Oh, and speaking of camping gear, before stowing your coolers, it would be a good idea to go fill them with ice just in case you need it after the storm passes. You won’t have to go searching for ice after should the electricity go out and you need to ice down your food perishables.
Stow Your RV Flagpole
In high winds, your flag pole will most likely break free from your RV or snap apart making it a spear-like projectile. So, you’ll need to take your flag pole down and stow it inside your RV. But also, take proper care of Old Glory. Your American flag should never be out in inclement weather anyways.
3-4 HOURS PRIOR
Secure Your RV Awnings
Of course, securing all of your RV’s awnings are a no brainer when it comes to storm preparation. Because by now, you’ve most likely seen photos of what happens to RV awnings in the wind. Not only will you lose your awning but it has great potential of damaging your RV.
Disconnect All Utilities
While I could suggest to disconnect all of your utilities until last minute, don’t do that. Take extra precautions while you have time and can think clearly which is why disconnecting your utilities should be done even before the wind starts knocking at your door.
Unplug your electrical cord and disconnect water and sewer hose just as you would getting underway.
Bring in Your RV Sewer Hose, Electrical Cord, Surge Protector and Water Hose
As mentioned previously, not only will you need to disconnect all of your utilities, you’ll need to properly stow your RV electric cord, surge protector, water hose and sewer hose. Leave nothing outside! Because not only will your sewer hose will be totally destroyed, your hoses and cords will be a mangled mess a mile away after the hurricane has left.
Board Up Windows
I know this may sound like overkill however, I’ve seen several stationary RVers who can’t leave the campground.
While you can’t (and should NOT) just start pounding nails onto plywood into your RV to protect your RV windows, you can at least get some large collapsed shipping boxes and tape them securely overlapping your glass windows. This will help keep tree branches and limbs or projectiles breaking your windows.
Trust me, it will be much easier to remove tape residue from the outside of your RV than to replace expensive RV windows! Not that this will protect your windows completely, but it does add at least a small bit of protection from glass shattering; thus, allowing rain being driven to your RV interior.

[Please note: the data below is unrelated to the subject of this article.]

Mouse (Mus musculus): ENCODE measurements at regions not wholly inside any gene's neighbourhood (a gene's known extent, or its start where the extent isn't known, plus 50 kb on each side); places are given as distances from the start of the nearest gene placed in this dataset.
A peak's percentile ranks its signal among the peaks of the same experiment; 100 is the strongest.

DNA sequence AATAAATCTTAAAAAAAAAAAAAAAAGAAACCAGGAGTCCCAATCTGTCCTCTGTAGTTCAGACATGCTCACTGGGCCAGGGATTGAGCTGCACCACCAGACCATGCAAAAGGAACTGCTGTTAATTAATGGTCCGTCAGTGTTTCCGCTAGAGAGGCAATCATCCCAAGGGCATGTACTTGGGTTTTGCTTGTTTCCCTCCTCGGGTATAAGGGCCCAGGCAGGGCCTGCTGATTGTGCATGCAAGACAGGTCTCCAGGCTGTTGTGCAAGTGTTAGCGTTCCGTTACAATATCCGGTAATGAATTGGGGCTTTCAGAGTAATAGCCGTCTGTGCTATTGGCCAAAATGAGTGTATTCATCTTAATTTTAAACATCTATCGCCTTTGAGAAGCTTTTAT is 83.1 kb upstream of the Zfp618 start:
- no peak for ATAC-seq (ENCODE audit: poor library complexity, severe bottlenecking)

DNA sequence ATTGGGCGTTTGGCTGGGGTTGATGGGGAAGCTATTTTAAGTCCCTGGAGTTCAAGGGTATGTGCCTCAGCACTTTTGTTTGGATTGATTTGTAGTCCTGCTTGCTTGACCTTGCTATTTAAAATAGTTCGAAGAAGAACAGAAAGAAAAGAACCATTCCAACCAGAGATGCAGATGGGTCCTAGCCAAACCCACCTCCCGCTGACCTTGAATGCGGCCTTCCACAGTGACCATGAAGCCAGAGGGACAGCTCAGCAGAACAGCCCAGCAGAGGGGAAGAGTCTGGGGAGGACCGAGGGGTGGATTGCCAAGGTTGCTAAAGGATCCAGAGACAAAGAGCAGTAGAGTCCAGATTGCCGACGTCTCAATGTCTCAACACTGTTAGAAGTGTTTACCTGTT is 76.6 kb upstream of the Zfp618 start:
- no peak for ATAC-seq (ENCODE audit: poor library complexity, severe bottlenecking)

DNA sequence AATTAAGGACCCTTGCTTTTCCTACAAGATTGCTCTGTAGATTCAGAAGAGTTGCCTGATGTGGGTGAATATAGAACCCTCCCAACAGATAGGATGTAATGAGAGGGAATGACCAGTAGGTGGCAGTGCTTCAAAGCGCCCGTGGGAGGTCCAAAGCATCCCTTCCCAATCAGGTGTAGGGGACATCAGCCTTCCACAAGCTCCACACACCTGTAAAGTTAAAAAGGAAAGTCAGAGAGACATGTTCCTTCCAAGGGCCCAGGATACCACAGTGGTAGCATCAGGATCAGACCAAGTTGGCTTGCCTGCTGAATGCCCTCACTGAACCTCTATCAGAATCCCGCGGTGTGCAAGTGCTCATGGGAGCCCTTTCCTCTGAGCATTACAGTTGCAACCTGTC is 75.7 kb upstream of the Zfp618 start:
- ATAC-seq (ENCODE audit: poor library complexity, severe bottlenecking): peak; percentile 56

1 HOUR PRIOR
Secure Television and WiFi Antennae and Satellite Dish
One thing that a lot of RV owners forget is to crank down their antennae. However, considering you’ll need them to stay tuned into local weather broadcasts and television stations, this will be one of the last things you’ll do before heading to the storm shelter. That said, if you have to remove anything from your roof, it’s best you do it before the wind starts to roll in.
Turn Off Propane
Just as if you’re getting your RV ready to get underway, you should secure your propane before the storm or hurricane makes landfall.
Bring in All Slides
You’ll want to bring in all of your slides to create more stability and less updraft under your slides that could have potential of flipping your RV over on its’ side. Also, this will help keep driving rain from seeping in through your slide seals and keep your awning toppers intact.
Evacuate! Head to a Storm Shelter!
Now that you’ve done everything you can to protect your RV from hurricane, high winds or storm, it’s time to abandon ship!
The worst place for you and your family during hurricanes, tornados and severe storms accompanied by high winds is inside your RV or camper. And don’t forget to take your emergency bug out bag!
Because the photo below is an example of what could happen thus, causing severe injury or even death to your or your family members and even your pets!
Final thoughts on How to Protect Your RV from Hurricane or Storm Damage
I hope all of these safeguarding tips help guide you to plan, prepare and protect your RV from hurricane damage. The point is to allow yourself enough time before the hurricane or severe storm arrives.
If you don’t know already, RVs are expensive to replace or repair and so is displacement. But, by taking care of these things will help minimize damage to your motorhome or camper so you can get back to enjoying your RV adventures. Your family will react on how you act. Make them a part of your storm preparation.
Be smart and be safe! Protect not only your RV from hurricane damage but most importantly yourself and your family. You surely can replace your RV or camper but not your spouse, sons or daughters.